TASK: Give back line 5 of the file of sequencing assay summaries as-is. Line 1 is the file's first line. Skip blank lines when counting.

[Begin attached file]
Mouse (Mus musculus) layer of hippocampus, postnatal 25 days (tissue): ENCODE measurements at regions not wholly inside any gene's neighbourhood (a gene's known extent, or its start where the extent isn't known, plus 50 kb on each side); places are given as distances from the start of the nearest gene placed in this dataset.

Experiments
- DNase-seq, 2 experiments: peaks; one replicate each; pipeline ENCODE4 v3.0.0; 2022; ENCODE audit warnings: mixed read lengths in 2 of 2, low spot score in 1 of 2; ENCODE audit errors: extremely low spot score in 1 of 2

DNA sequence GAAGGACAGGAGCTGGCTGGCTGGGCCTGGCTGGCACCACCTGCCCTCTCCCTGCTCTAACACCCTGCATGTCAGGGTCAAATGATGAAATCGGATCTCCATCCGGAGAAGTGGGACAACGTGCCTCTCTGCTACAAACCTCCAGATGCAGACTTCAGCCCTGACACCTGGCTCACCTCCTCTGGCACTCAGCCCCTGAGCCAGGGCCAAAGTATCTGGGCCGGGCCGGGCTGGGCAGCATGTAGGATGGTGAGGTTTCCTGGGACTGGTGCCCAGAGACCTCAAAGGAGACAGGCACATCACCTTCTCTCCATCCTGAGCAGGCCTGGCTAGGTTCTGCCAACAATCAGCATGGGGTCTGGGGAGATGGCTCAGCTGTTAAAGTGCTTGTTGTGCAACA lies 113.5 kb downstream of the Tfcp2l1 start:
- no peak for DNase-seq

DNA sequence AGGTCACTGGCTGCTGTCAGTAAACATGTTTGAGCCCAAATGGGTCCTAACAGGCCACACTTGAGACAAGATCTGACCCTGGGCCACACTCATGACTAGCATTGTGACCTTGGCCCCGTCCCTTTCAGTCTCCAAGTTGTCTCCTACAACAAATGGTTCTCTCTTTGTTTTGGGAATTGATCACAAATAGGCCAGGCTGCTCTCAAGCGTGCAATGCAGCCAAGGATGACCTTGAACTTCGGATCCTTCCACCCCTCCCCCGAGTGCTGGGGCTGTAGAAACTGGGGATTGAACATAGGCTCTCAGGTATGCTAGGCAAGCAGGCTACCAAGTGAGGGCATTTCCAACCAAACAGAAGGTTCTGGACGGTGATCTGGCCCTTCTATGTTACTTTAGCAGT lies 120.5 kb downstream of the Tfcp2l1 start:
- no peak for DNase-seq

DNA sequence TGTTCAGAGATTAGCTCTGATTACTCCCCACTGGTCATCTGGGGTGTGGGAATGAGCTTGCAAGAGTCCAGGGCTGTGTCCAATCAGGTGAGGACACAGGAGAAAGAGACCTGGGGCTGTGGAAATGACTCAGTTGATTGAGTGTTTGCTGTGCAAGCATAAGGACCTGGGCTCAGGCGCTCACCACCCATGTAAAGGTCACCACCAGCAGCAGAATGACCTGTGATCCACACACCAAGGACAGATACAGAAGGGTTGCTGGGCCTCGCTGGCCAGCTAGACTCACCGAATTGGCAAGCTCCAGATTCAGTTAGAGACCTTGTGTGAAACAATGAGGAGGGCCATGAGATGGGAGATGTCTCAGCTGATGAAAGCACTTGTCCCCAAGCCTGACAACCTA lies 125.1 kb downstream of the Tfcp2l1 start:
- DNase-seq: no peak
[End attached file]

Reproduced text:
- no peak for DNase-seq